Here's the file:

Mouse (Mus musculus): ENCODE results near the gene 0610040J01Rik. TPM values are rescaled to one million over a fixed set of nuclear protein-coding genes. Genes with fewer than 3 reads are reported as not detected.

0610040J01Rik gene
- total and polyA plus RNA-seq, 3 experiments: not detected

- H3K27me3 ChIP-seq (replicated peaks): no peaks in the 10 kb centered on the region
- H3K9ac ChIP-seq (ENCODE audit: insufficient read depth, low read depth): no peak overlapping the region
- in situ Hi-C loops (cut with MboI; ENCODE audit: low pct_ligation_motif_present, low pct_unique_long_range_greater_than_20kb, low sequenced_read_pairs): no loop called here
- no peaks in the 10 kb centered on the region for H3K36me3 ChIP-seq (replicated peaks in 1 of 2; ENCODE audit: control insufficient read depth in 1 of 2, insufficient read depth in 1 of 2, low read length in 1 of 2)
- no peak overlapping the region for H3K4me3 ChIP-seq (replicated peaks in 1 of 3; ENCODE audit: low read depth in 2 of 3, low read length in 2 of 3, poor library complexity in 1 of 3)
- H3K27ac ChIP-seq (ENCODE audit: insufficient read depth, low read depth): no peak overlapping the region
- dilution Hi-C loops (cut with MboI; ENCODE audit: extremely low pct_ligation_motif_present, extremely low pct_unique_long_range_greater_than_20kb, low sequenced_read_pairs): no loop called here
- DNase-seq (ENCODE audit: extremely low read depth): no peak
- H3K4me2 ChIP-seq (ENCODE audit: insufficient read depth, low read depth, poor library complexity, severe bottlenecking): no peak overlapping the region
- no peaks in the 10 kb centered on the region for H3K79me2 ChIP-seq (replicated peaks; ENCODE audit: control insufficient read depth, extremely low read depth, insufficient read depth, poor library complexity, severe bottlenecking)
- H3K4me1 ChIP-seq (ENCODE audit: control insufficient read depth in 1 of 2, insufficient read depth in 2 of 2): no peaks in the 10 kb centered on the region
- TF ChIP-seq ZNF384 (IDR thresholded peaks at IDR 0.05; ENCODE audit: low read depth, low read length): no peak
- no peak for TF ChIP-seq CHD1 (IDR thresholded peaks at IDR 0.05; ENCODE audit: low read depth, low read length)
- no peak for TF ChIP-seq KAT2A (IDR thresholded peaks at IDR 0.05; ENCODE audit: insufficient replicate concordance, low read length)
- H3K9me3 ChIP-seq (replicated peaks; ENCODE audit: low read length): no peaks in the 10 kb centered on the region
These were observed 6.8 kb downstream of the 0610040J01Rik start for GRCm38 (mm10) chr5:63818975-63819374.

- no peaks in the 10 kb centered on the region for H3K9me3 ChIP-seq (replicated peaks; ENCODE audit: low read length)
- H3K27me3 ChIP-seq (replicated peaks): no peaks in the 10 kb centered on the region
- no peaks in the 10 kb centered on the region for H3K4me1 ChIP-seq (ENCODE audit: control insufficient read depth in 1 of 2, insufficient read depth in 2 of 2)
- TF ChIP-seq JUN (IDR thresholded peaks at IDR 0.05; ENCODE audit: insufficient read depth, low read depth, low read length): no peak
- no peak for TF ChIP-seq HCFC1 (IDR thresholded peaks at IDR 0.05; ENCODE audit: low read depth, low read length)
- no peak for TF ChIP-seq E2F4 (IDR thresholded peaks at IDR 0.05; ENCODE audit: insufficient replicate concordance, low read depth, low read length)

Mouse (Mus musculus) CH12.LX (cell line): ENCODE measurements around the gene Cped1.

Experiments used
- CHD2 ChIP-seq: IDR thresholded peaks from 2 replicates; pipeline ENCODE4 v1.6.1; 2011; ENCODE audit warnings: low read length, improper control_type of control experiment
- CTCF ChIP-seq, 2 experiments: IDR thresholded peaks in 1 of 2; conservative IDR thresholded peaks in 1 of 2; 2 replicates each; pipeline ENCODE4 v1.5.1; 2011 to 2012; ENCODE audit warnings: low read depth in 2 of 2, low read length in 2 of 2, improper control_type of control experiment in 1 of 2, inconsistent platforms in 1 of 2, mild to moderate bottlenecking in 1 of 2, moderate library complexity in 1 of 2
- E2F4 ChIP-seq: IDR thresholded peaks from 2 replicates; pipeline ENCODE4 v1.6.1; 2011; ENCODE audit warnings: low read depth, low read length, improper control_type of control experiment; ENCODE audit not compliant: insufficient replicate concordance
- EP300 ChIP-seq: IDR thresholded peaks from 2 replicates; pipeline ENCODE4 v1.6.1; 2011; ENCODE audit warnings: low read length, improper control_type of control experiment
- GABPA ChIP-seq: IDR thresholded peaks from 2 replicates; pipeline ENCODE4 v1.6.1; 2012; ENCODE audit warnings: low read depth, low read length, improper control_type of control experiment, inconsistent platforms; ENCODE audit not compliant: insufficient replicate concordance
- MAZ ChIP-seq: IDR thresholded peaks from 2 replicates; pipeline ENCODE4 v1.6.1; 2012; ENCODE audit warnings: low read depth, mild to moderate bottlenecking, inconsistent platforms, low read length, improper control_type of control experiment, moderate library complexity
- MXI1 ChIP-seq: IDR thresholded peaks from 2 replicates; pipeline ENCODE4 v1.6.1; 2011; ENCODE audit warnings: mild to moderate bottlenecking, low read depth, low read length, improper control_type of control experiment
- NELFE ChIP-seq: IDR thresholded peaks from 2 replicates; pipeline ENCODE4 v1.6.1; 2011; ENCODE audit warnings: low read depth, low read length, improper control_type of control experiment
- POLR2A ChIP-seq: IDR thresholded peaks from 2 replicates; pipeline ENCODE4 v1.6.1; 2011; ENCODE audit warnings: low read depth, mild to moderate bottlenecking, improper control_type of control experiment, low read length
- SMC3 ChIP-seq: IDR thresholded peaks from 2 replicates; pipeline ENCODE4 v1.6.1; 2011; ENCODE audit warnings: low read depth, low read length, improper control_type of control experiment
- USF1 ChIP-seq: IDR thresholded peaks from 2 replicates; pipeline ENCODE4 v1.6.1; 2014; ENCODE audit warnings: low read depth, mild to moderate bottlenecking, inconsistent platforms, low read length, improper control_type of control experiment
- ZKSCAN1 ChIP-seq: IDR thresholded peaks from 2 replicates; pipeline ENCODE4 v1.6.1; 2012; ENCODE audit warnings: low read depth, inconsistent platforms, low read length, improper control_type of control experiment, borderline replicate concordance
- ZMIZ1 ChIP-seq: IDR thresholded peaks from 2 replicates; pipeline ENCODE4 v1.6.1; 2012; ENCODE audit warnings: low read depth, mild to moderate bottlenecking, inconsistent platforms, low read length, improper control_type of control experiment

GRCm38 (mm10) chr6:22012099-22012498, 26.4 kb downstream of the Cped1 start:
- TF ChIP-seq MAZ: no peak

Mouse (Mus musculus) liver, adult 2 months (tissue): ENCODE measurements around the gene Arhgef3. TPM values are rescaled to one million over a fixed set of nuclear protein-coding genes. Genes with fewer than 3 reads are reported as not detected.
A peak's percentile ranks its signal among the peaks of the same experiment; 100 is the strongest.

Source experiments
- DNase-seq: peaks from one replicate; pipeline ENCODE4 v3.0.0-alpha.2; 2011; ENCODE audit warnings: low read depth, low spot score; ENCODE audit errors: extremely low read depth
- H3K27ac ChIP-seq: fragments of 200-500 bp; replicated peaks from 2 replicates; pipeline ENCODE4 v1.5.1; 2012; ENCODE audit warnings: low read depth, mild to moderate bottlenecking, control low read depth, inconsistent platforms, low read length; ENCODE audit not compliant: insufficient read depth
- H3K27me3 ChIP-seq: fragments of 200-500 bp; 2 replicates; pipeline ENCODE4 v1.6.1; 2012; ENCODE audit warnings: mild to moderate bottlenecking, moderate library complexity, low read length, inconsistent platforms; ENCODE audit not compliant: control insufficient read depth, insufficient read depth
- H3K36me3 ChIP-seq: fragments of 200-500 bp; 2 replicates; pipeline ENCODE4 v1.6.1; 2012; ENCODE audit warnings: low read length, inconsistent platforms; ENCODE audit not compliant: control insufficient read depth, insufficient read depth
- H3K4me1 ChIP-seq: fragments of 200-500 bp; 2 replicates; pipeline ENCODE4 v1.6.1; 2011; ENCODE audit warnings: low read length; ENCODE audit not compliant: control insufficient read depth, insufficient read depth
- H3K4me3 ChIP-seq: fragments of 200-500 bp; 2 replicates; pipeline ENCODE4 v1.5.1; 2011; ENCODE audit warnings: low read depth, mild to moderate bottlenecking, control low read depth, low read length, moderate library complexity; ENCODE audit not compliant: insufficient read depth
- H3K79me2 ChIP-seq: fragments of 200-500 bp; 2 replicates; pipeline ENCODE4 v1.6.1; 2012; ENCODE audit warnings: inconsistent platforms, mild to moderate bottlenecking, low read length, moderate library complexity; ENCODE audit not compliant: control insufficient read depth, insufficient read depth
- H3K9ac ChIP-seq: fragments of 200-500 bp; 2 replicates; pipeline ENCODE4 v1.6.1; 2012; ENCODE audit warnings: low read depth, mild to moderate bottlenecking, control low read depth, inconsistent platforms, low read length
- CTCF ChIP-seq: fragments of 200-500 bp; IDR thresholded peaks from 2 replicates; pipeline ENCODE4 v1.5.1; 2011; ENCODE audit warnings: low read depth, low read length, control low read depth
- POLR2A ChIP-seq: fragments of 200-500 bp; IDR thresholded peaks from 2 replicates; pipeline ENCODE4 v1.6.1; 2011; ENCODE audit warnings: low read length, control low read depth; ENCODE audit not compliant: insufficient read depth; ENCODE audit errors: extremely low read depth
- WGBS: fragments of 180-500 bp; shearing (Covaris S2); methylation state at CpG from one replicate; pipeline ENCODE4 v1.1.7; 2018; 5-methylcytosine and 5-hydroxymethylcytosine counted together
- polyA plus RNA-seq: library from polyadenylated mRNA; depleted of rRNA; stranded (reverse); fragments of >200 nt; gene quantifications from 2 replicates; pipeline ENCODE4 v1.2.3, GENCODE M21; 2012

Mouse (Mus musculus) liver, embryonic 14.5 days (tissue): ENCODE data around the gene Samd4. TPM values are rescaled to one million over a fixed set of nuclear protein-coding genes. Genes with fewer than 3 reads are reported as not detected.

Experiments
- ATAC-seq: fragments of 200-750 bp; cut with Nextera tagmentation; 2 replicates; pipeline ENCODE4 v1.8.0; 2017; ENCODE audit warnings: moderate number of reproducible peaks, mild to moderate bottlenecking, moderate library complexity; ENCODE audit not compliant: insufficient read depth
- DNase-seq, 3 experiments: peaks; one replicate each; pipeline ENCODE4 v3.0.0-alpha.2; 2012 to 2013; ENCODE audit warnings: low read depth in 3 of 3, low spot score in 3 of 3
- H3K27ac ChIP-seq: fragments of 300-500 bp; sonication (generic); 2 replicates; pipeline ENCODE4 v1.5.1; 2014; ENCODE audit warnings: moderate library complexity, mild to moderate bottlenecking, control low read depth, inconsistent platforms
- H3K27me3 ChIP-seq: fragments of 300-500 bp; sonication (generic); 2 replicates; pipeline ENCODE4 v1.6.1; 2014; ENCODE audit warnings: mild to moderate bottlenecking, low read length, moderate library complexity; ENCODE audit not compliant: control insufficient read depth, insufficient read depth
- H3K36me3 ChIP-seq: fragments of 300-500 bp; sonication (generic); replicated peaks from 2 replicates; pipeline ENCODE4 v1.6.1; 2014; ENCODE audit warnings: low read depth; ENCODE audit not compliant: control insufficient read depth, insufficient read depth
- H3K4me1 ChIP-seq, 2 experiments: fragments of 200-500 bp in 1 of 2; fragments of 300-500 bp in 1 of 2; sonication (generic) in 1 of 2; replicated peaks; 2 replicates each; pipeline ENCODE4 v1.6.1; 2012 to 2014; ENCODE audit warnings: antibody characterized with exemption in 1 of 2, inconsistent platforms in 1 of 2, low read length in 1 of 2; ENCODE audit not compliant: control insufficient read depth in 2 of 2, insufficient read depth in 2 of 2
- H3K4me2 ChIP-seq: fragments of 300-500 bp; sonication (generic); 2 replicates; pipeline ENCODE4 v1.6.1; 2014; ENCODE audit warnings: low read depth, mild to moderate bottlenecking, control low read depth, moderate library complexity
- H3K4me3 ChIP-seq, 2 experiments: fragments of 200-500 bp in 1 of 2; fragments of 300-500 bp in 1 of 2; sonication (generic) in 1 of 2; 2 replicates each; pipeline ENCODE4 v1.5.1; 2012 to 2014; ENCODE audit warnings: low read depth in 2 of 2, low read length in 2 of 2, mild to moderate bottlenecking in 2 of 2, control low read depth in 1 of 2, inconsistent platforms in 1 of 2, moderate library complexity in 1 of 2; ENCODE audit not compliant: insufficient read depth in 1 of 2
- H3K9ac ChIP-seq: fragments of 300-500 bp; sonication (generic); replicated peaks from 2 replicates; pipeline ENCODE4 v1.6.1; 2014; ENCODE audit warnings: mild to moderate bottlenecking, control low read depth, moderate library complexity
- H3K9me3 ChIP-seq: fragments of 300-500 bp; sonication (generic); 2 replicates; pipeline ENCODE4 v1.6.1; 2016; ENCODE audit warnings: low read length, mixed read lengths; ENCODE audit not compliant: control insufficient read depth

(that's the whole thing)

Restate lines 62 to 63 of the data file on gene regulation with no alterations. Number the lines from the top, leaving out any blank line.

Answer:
- H3K27ac ChIP-seq: fragments of 300-500 bp; sonication (generic); 2 replicates; pipeline ENCODE4 v1.5.1; 2014; ENCODE audit warnings: moderate library complexity, mild to moderate bottlenecking, control low read depth, inconsistent platforms
- H3K27me3 ChIP-seq: fragments of 300-500 bp; sonication (generic); 2 replicates; pipeline ENCODE4 v1.6.1; 2014; ENCODE audit warnings: mild to moderate bottlenecking, low read length, moderate library complexity; ENCODE audit not compliant: control insufficient read depth, insufficient read depth